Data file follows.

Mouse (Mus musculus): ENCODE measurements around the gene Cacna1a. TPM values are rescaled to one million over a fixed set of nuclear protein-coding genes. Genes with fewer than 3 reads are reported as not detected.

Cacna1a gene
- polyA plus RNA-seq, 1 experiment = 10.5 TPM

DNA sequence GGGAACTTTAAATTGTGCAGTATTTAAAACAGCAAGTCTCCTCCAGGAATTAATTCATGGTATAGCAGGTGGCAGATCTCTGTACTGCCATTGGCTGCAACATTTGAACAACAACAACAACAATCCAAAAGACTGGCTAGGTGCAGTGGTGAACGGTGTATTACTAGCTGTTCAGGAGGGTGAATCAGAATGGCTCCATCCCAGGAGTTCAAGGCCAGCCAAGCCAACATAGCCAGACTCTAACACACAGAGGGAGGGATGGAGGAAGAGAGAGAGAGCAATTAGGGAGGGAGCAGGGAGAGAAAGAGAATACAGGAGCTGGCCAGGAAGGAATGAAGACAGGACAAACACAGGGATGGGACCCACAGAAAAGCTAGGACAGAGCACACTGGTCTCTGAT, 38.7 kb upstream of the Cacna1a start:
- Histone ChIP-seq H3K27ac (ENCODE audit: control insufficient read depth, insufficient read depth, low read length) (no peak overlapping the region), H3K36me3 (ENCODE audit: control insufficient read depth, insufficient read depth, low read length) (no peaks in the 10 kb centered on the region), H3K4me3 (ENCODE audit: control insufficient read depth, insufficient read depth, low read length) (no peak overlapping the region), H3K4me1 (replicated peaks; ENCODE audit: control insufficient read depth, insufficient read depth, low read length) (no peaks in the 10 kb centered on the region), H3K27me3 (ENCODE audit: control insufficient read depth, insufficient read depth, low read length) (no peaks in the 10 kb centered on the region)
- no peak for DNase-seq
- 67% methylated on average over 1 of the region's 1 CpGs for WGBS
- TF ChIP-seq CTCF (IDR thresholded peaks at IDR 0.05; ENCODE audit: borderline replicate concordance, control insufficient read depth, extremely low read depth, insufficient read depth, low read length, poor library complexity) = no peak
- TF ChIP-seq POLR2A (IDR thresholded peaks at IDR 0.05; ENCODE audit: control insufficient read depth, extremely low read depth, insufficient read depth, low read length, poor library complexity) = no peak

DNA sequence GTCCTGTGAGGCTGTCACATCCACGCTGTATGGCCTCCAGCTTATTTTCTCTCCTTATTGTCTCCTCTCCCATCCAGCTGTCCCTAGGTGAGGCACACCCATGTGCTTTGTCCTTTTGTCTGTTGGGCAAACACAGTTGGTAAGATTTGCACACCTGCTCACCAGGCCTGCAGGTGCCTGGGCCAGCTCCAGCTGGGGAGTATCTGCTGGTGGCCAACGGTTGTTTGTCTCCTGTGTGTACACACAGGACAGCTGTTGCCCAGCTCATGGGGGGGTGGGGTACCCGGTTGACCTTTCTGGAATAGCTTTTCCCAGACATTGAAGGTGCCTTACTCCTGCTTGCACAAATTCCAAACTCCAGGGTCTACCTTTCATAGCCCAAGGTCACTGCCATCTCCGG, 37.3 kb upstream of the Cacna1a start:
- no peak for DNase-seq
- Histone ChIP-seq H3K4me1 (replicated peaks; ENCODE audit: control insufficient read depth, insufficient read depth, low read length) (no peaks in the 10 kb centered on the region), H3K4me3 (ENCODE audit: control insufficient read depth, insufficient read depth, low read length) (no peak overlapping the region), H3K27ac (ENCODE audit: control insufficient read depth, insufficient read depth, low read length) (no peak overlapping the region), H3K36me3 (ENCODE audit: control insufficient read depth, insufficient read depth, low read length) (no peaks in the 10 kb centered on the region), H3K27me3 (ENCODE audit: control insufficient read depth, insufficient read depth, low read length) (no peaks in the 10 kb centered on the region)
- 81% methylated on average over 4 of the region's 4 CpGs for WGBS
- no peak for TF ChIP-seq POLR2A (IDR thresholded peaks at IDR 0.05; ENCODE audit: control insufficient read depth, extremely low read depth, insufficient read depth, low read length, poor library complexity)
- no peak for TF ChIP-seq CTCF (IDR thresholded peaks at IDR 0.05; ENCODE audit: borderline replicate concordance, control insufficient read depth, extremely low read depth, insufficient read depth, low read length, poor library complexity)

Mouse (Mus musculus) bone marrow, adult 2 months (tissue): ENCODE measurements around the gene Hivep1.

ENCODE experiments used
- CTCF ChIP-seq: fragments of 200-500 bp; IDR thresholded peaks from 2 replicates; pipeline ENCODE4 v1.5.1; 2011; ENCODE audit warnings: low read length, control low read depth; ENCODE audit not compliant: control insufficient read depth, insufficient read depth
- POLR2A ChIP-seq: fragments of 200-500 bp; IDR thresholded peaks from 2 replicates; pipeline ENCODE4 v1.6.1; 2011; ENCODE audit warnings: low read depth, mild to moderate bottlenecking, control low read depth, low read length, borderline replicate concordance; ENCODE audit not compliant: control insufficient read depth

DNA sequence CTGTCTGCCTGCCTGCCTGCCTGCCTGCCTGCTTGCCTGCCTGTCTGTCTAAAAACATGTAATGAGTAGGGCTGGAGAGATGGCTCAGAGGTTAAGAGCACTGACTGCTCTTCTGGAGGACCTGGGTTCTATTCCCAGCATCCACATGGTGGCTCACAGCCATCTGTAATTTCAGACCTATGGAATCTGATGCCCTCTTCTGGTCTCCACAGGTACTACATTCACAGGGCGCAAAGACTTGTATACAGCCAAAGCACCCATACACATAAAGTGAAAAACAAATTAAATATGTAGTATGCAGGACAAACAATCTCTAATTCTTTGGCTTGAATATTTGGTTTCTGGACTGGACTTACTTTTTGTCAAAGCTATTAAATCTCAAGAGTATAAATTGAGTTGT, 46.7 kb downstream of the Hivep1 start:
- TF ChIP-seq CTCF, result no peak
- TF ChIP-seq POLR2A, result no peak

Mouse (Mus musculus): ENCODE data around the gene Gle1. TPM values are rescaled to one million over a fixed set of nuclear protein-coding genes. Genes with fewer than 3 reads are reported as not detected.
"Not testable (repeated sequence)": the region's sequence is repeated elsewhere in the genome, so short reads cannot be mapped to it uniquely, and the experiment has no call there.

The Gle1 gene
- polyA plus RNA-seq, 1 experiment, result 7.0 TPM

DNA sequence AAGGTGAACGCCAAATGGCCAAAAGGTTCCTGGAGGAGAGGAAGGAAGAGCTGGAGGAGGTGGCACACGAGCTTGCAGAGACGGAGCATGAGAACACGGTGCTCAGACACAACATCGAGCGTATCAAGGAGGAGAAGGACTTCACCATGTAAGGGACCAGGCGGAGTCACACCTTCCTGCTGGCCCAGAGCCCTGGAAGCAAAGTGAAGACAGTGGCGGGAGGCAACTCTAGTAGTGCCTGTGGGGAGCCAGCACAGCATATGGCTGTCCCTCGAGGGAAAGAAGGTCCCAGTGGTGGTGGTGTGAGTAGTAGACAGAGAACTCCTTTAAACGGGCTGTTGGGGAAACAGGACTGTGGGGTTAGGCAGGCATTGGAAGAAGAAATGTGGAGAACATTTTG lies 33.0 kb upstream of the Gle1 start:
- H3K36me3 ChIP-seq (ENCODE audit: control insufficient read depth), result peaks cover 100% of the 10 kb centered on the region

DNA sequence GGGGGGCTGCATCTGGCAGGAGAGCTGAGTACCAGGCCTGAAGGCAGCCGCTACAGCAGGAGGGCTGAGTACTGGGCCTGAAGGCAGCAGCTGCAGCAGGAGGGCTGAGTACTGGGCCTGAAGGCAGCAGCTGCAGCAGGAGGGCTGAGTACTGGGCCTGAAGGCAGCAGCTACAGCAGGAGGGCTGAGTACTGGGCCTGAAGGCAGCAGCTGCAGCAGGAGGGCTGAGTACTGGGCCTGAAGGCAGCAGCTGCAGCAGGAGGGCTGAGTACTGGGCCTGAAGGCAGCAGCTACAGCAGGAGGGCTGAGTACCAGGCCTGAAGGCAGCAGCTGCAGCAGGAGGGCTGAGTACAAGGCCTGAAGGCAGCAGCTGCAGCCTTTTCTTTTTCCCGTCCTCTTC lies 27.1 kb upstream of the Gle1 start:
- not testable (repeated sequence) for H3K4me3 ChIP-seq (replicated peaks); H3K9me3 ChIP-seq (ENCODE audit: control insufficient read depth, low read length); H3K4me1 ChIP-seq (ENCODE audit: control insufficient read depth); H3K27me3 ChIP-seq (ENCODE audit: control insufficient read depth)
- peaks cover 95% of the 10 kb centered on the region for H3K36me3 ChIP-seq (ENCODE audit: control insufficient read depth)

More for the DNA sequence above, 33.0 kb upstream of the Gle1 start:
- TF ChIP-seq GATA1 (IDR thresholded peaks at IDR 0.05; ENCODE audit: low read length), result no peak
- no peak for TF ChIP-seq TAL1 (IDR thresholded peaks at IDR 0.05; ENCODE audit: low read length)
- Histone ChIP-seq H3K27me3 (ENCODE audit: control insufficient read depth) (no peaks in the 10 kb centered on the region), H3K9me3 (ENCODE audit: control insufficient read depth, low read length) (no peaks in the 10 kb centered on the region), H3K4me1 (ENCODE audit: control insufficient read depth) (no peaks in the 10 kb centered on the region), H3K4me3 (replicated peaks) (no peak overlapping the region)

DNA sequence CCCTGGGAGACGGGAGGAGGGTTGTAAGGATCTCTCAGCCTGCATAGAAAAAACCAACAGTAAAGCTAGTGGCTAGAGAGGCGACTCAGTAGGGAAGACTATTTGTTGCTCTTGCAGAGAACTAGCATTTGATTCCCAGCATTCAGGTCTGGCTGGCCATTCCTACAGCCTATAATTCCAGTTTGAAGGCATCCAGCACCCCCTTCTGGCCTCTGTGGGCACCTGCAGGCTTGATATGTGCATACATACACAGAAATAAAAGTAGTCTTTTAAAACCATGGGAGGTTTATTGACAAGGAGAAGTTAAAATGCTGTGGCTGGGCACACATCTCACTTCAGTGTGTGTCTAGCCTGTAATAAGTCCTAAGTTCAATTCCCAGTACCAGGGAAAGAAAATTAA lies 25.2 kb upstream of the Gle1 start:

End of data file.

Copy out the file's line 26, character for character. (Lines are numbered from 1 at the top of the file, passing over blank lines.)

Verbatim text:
- polyA plus RNA-seq, 1 experiment, result 7.0 TPM